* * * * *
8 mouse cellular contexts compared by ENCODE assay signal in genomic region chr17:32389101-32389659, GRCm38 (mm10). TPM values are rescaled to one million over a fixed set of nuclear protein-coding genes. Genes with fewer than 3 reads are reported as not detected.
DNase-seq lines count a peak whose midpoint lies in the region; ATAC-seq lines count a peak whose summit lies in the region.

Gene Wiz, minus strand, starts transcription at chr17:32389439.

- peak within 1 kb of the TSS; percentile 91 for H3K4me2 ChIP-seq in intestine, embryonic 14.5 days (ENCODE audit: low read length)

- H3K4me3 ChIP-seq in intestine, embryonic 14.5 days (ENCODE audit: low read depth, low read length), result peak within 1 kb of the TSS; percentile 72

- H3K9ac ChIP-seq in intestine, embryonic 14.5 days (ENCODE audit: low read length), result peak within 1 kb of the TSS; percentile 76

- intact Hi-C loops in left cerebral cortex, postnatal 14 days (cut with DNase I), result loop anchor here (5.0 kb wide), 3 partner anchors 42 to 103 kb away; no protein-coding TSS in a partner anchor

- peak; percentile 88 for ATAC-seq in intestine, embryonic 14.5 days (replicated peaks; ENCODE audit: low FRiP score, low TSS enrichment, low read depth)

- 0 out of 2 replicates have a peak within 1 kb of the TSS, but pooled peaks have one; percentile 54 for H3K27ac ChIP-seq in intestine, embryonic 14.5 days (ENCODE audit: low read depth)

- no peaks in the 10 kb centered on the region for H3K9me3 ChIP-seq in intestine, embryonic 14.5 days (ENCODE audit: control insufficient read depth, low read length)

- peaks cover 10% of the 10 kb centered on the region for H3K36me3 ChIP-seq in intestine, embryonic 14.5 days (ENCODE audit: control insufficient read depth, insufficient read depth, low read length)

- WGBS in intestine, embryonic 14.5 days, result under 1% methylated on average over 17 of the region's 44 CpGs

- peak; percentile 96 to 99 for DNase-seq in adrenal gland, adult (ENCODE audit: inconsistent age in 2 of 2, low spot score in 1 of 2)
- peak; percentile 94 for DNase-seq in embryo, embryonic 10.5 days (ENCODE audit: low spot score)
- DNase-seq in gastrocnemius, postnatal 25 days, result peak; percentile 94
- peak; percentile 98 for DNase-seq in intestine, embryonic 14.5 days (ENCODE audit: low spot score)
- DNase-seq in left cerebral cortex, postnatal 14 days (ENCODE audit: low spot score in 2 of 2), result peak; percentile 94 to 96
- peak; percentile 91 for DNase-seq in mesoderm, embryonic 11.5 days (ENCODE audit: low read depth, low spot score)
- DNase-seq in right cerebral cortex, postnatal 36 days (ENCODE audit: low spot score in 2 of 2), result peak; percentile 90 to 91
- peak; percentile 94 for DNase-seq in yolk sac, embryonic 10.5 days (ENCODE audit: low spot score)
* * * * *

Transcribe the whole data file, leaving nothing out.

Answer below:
8 mouse cellular contexts compared by ENCODE assay signal in genomic region chr17:32389101-32389659, GRCm38 (mm10). TPM values are rescaled to one million over a fixed set of nuclear protein-coding genes. Genes with fewer than 3 reads are reported as not detected.
DNase-seq lines count a peak whose midpoint lies in the region; ATAC-seq lines count a peak whose summit lies in the region.

Gene Wiz, minus strand, starts transcription at chr17:32389439.

- peak within 1 kb of the TSS; percentile 91 for H3K4me2 ChIP-seq in intestine, embryonic 14.5 days (ENCODE audit: low read length)

- H3K4me3 ChIP-seq in intestine, embryonic 14.5 days (ENCODE audit: low read depth, low read length), result peak within 1 kb of the TSS; percentile 72

- H3K9ac ChIP-seq in intestine, embryonic 14.5 days (ENCODE audit: low read length), result peak within 1 kb of the TSS; percentile 76

- intact Hi-C loops in left cerebral cortex, postnatal 14 days (cut with DNase I), result loop anchor here (5.0 kb wide), 3 partner anchors 42 to 103 kb away; no protein-coding TSS in a partner anchor

- peak; percentile 88 for ATAC-seq in intestine, embryonic 14.5 days (replicated peaks; ENCODE audit: low FRiP score, low TSS enrichment, low read depth)

- 0 out of 2 replicates have a peak within 1 kb of the TSS, but pooled peaks have one; percentile 54 for H3K27ac ChIP-seq in intestine, embryonic 14.5 days (ENCODE audit: low read depth)

- no peaks in the 10 kb centered on the region for H3K9me3 ChIP-seq in intestine, embryonic 14.5 days (ENCODE audit: control insufficient read depth, low read length)

- peaks cover 10% of the 10 kb centered on the region for H3K36me3 ChIP-seq in intestine, embryonic 14.5 days (ENCODE audit: control insufficient read depth, insufficient read depth, low read length)

- WGBS in intestine, embryonic 14.5 days, result under 1% methylated on average over 17 of the region's 44 CpGs

- peak; percentile 96 to 99 for DNase-seq in adrenal gland, adult (ENCODE audit: inconsistent age in 2 of 2, low spot score in 1 of 2)
- peak; percentile 94 for DNase-seq in embryo, embryonic 10.5 days (ENCODE audit: low spot score)
- DNase-seq in gastrocnemius, postnatal 25 days, result peak; percentile 94
- peak; percentile 98 for DNase-seq in intestine, embryonic 14.5 days (ENCODE audit: low spot score)
- DNase-seq in left cerebral cortex, postnatal 14 days (ENCODE audit: low spot score in 2 of 2), result peak; percentile 94 to 96
- peak; percentile 91 for DNase-seq in mesoderm, embryonic 11.5 days (ENCODE audit: low read depth, low spot score)
- DNase-seq in right cerebral cortex, postnatal 36 days (ENCODE audit: low spot score in 2 of 2), result peak; percentile 90 to 91
- peak; percentile 94 for DNase-seq in yolk sac, embryonic 10.5 days (ENCODE audit: low spot score)